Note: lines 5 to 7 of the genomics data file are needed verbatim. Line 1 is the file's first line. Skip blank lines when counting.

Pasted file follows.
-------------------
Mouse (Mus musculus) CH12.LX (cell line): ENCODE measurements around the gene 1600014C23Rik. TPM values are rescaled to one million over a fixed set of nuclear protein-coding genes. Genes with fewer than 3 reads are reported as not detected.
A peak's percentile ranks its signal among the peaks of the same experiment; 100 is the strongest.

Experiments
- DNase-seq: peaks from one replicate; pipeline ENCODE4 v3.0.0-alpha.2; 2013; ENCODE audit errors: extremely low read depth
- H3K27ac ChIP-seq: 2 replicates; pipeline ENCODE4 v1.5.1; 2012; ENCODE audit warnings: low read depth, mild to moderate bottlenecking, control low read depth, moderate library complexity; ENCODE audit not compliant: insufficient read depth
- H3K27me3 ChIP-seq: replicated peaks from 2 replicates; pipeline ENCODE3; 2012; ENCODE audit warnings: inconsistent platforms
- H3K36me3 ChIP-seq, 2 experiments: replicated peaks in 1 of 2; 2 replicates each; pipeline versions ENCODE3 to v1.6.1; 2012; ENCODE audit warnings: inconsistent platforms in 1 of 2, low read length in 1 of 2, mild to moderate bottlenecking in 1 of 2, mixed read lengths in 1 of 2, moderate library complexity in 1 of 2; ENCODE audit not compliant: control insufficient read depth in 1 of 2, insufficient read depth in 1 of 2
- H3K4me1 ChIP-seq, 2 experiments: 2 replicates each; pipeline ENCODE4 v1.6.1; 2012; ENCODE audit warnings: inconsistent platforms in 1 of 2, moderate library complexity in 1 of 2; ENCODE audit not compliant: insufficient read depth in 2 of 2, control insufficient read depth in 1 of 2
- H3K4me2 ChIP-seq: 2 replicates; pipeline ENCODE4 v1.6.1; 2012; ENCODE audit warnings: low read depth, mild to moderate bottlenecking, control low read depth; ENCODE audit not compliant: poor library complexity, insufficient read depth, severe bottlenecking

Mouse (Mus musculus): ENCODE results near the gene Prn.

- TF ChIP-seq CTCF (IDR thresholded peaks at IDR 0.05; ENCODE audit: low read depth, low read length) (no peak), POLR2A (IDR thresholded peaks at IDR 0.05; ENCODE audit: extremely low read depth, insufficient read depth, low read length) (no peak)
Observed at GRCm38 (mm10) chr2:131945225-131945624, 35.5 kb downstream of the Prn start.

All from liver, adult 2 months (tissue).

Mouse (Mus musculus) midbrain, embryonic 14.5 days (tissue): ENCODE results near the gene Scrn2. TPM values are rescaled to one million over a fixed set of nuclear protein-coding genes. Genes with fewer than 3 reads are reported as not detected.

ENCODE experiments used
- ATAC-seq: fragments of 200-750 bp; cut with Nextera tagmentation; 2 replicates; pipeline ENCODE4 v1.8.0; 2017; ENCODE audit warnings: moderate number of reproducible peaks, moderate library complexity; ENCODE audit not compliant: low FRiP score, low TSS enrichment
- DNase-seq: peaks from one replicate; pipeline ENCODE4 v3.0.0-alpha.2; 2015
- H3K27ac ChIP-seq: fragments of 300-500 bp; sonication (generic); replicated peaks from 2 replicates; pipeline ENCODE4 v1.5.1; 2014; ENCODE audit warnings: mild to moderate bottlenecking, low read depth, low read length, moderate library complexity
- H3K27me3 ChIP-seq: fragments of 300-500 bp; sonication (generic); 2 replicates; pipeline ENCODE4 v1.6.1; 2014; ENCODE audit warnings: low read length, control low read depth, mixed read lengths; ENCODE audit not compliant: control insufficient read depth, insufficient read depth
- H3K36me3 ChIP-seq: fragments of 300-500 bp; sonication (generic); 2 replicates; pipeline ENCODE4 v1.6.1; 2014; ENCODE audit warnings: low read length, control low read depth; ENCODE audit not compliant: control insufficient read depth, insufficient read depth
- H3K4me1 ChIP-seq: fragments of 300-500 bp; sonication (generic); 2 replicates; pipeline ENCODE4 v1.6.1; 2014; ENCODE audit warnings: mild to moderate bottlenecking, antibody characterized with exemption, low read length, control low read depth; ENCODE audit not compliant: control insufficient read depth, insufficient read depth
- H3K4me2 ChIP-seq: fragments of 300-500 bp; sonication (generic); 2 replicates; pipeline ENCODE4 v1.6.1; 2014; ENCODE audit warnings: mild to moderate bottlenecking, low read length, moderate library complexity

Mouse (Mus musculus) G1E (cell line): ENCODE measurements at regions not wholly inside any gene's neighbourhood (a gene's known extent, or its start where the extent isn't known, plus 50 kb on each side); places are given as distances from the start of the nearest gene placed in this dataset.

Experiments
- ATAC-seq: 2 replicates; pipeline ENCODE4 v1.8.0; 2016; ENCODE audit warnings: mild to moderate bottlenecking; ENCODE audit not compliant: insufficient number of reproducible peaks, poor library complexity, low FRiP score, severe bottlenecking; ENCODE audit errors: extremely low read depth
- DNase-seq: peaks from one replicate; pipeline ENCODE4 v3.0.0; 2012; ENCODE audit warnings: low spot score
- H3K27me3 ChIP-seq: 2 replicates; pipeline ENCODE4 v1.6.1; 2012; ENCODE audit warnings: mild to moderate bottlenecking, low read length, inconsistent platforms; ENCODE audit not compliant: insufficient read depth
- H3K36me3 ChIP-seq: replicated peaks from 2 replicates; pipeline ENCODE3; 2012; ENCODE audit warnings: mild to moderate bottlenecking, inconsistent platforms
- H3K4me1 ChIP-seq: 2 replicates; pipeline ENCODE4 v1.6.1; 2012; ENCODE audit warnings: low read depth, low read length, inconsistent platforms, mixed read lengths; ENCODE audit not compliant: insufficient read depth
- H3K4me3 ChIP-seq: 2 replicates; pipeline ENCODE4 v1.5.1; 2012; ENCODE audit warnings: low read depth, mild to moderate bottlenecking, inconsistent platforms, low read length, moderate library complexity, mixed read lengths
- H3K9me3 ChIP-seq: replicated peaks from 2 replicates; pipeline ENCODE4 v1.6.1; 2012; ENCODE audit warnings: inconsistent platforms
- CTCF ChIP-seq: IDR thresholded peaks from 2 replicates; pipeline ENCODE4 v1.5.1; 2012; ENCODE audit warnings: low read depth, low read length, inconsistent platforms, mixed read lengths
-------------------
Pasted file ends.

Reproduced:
- H3K27ac ChIP-seq: 2 replicates; pipeline ENCODE4 v1.5.1; 2012; ENCODE audit warnings: low read depth, mild to moderate bottlenecking, control low read depth, moderate library complexity; ENCODE audit not compliant: insufficient read depth
- H3K27me3 ChIP-seq: replicated peaks from 2 replicates; pipeline ENCODE3; 2012; ENCODE audit warnings: inconsistent platforms
- H3K36me3 ChIP-seq, 2 experiments: replicated peaks in 1 of 2; 2 replicates each; pipeline versions ENCODE3 to v1.6.1; 2012; ENCODE audit warnings: inconsistent platforms in 1 of 2, low read length in 1 of 2, mild to moderate bottlenecking in 1 of 2, mixed read lengths in 1 of 2, moderate library complexity in 1 of 2; ENCODE audit not compliant: control insufficient read depth in 1 of 2, insufficient read depth in 1 of 2